Dais Records a new label simultaneously run out of Los Angeles, CA and Brooklyn, NY by longtime friends Gibby Miller and Ryan Martin. Both being extreme music enthusiasts and obsessive record collectors, the two have created a label that places emphasis on producing both high quality music as well as high quality objects; Dais is truly a collector’s label.
The music released by Dais is somewhat broad ranging, in that they are not only releasing new recordings by contemporary musicians but also placing emphasis on bringing attention to archival recordings, some of which have never really seen a proper release. The first of these being the reissue of one Genesis P-Orridge’s first recordings, “Early Worm”, this will be followed up shortly by Coum Transmission’s “The sound of Porridge Bubbling”. On the new music front Miller and Martin are focusing their energies on a variety of neo-folk recordings and harsh noise.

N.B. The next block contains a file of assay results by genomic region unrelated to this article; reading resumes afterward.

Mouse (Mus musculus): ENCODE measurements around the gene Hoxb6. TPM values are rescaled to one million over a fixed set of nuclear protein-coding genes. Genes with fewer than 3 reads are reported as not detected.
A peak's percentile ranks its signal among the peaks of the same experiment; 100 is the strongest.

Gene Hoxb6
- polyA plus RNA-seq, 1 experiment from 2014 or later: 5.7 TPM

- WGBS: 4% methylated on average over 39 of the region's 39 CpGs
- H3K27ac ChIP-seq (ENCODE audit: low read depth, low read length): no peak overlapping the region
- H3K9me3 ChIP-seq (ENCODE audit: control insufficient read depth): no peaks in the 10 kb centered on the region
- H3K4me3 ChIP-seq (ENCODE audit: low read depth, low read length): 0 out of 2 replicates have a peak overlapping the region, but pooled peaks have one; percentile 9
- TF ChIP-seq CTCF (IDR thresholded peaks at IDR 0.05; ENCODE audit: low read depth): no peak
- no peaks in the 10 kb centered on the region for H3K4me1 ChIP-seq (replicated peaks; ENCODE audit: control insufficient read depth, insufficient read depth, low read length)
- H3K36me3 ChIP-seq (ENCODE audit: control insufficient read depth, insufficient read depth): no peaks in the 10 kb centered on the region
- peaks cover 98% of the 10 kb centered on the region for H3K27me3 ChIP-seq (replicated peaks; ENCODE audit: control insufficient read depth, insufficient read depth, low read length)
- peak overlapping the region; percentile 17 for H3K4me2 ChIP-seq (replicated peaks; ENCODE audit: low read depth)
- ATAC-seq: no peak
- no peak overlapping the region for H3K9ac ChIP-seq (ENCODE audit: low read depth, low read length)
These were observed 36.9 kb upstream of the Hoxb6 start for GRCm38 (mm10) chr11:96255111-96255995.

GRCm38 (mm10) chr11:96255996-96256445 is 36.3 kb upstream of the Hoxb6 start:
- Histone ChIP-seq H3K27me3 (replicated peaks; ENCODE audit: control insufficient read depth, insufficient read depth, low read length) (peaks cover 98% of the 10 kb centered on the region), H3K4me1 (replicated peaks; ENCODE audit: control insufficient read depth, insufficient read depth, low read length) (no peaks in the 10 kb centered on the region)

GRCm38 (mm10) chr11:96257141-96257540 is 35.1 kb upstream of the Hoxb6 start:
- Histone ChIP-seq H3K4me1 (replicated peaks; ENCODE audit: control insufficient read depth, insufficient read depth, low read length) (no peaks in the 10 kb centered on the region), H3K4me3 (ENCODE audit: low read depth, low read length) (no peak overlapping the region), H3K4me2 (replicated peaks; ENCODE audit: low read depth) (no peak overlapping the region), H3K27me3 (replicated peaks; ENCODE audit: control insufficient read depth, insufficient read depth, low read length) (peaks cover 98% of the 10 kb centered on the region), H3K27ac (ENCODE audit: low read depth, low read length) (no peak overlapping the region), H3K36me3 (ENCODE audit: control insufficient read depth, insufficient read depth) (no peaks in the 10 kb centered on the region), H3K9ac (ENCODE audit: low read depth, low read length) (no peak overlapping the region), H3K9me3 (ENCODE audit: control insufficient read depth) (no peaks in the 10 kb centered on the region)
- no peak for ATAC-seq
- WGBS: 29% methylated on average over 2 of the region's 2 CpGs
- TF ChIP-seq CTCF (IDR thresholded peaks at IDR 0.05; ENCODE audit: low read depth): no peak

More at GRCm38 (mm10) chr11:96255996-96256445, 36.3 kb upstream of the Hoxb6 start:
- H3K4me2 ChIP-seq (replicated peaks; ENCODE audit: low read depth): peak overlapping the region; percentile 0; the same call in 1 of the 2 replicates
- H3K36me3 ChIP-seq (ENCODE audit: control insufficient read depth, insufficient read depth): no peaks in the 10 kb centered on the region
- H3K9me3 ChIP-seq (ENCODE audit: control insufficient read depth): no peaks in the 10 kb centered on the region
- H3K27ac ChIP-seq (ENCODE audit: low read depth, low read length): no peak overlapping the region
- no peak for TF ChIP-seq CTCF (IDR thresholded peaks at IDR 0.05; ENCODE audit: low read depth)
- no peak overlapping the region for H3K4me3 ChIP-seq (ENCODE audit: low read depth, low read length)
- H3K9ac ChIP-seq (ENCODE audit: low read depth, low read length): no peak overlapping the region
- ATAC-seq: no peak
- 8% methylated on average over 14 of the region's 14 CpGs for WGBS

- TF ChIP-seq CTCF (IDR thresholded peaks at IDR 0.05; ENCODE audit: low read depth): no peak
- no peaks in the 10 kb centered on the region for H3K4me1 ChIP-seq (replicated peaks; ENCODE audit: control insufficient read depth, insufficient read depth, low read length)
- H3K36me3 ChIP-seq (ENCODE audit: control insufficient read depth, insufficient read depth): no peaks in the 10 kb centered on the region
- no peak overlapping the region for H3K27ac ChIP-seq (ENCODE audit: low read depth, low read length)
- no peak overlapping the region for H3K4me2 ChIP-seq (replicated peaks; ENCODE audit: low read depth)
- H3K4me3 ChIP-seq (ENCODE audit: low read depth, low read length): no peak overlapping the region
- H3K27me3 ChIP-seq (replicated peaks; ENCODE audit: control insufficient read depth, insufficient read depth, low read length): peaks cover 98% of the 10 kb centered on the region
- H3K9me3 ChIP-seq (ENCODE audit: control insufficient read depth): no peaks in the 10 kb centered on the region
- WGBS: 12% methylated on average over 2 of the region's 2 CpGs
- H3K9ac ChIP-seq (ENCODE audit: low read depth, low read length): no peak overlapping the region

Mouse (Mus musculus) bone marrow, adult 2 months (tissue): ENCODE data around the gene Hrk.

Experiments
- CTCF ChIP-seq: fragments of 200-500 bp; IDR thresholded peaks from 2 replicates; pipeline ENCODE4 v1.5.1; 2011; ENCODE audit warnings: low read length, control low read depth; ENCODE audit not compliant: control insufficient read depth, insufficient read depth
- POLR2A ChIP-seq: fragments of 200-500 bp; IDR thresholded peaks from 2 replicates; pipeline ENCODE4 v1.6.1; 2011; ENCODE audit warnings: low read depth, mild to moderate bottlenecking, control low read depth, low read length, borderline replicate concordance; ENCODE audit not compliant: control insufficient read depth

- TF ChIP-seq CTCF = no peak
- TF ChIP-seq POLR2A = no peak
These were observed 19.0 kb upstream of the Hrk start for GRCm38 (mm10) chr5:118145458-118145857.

Ryan Martin: I met Gibby briefly in Boston in the late 90’s, but it wasn’t until late 2002 in New York City that we became close friends. Our common interests and similar mindsets had us become close friends pretty quickly.
Gibby Miller: We lived quite close and hung out at all the same spots, so we began DJing together, trading records and CDRs, and talking about music almost daily. I moved to Los Angeles in 2005 for work, but since then we have maintained strong communication and shared interests, sending new music we discover to one another and talking frequently.